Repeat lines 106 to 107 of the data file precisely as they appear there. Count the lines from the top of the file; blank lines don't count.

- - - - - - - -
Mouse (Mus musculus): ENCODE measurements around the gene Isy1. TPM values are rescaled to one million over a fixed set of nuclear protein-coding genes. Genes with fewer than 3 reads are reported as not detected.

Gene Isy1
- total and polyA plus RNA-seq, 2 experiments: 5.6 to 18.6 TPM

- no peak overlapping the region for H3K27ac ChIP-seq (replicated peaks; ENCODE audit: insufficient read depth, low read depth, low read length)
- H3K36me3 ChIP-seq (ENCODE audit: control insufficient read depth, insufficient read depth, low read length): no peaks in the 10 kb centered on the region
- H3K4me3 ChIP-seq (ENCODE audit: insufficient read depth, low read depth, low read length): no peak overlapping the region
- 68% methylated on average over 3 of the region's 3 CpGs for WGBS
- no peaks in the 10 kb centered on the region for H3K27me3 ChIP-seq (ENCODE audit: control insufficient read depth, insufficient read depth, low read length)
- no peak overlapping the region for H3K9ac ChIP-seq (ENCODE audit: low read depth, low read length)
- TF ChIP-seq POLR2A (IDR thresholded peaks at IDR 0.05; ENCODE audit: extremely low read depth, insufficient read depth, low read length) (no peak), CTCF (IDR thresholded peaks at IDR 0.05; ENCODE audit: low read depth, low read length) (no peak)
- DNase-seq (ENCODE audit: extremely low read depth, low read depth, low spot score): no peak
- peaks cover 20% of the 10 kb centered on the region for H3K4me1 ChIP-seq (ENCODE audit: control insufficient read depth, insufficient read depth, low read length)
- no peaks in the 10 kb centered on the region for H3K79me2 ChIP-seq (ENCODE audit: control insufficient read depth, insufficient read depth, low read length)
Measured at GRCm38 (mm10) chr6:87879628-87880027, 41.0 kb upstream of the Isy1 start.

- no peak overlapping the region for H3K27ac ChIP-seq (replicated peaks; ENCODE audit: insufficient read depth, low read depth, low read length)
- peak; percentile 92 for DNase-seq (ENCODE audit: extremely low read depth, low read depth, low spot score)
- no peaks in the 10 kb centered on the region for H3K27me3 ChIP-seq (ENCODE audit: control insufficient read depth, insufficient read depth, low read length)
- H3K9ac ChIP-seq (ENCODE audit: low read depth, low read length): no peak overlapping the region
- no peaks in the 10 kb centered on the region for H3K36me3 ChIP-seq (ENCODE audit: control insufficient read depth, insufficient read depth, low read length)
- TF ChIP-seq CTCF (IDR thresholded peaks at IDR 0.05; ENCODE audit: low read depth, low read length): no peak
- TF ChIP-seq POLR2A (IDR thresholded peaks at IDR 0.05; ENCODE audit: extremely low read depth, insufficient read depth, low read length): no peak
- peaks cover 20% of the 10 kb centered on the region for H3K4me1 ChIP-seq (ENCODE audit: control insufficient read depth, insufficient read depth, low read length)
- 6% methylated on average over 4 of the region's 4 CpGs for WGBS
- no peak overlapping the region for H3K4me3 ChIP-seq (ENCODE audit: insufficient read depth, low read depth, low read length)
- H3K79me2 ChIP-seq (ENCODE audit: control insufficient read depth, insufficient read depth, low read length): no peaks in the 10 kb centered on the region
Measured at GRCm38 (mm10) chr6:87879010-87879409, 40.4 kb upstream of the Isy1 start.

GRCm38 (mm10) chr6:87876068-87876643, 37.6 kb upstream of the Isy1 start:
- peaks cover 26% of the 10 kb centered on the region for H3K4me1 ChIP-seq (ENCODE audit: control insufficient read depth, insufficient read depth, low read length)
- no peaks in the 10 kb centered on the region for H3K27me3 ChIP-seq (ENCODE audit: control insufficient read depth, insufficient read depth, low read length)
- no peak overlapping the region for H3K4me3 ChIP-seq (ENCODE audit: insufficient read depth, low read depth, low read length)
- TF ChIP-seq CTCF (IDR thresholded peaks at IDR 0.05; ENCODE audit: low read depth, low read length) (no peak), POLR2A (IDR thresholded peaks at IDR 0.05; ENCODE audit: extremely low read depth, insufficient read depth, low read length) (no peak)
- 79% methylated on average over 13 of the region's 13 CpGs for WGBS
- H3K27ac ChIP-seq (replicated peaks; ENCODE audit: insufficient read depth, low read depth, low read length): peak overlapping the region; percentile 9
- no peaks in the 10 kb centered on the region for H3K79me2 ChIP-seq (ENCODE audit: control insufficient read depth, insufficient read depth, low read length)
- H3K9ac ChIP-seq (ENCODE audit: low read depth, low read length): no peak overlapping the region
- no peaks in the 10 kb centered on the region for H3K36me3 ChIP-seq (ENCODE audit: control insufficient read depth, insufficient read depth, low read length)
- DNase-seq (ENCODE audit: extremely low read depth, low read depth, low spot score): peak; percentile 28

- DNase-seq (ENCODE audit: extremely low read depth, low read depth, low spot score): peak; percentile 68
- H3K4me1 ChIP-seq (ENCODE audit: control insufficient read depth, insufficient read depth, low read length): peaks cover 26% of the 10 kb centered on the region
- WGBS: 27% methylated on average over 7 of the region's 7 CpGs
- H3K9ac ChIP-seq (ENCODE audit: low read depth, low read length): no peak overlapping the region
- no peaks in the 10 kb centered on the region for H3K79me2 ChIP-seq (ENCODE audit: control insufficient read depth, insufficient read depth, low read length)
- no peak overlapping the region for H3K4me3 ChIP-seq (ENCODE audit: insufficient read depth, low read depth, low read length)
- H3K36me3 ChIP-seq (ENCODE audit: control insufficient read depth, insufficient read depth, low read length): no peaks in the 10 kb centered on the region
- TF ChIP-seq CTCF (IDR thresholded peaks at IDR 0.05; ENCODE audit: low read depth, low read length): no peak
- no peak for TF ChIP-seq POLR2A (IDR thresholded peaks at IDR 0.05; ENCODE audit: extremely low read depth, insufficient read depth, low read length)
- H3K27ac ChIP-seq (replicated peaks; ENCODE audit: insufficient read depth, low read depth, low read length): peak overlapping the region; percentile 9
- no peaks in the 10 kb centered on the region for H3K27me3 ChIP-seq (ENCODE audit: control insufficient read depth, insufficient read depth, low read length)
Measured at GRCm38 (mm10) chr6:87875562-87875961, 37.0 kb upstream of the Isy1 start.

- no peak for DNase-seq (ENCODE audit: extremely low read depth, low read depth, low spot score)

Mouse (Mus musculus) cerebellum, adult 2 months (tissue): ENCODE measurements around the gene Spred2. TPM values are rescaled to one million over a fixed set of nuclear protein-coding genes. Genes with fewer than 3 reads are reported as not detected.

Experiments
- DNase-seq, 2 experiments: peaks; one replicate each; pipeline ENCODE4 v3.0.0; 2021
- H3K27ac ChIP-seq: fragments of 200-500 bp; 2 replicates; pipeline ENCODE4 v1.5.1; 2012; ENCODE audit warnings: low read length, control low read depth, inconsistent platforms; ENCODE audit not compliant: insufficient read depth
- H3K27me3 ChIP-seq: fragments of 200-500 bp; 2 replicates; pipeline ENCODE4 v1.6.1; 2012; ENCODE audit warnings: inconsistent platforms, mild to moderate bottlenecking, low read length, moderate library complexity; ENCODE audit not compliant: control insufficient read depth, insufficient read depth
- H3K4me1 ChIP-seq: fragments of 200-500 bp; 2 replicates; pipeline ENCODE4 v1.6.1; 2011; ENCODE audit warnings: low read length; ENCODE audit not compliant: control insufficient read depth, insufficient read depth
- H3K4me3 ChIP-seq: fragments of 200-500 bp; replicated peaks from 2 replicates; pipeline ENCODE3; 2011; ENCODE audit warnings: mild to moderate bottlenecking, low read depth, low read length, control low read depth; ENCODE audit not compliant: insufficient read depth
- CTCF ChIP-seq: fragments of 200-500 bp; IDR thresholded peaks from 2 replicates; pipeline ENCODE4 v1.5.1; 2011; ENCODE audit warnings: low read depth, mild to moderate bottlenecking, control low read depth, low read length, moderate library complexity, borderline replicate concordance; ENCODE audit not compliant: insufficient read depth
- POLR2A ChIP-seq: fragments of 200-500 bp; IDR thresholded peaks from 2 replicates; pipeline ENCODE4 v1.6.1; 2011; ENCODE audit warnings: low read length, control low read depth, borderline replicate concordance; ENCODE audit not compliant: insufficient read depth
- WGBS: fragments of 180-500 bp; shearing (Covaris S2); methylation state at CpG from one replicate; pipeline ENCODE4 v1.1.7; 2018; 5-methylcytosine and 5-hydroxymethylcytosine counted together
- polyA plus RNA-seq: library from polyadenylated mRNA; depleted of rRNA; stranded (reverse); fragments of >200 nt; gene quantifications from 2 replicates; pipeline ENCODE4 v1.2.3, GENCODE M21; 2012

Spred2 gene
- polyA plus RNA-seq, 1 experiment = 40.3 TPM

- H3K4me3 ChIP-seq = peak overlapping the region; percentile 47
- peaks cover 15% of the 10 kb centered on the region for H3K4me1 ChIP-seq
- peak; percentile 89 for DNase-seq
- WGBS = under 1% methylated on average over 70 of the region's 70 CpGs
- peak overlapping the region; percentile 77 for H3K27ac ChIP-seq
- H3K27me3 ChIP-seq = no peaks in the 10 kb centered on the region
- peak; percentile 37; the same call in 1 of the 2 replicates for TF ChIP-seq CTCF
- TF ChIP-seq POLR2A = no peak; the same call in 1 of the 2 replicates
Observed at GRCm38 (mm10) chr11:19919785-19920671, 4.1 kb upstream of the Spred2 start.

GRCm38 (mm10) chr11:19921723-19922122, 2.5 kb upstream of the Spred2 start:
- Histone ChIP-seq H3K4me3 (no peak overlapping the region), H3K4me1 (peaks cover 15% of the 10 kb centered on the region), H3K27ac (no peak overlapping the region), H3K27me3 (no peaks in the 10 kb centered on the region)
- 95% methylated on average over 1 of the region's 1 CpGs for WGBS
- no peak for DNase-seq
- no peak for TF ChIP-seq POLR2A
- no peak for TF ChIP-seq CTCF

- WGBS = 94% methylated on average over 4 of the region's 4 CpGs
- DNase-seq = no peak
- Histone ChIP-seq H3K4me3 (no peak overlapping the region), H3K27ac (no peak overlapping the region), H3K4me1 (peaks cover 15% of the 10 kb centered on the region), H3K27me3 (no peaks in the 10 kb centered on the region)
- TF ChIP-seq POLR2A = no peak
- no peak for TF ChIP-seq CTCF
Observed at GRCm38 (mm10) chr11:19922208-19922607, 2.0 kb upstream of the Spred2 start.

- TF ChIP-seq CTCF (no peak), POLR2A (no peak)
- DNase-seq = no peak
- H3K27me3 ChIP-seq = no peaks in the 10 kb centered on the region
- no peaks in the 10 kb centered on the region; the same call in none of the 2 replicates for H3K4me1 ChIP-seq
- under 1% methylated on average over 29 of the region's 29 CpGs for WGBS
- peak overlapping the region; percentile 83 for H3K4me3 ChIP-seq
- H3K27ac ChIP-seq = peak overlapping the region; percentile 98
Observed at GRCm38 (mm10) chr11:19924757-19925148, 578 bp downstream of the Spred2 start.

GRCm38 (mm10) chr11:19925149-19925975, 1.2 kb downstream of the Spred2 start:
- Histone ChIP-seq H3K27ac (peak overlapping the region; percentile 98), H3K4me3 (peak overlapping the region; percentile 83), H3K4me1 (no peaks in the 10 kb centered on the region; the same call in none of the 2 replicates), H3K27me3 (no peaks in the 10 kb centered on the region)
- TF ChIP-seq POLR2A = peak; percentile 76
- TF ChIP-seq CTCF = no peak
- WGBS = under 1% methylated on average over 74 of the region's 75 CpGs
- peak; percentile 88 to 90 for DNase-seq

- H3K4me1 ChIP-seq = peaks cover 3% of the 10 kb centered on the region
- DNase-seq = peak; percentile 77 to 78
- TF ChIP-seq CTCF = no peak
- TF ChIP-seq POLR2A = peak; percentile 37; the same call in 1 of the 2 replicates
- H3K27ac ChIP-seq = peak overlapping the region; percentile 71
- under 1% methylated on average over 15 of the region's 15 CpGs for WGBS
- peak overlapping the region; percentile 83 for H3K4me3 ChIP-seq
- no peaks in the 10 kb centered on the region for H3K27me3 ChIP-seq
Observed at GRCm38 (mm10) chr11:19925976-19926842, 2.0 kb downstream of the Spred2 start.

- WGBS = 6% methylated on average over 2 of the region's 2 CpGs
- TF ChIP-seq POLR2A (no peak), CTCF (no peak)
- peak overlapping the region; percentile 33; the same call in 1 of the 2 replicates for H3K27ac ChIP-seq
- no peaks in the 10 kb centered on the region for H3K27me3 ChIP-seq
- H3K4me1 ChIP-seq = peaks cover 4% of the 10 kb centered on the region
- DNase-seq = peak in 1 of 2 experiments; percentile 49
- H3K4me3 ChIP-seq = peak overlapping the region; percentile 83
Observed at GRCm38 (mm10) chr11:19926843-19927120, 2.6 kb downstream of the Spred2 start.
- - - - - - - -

- no peaks in the 10 kb centered on the region for H3K27me3 ChIP-seq
Observed at GRCm38 (mm10) chr11:19925976-19926842, 2.0 kb downstream of the Spred2 start.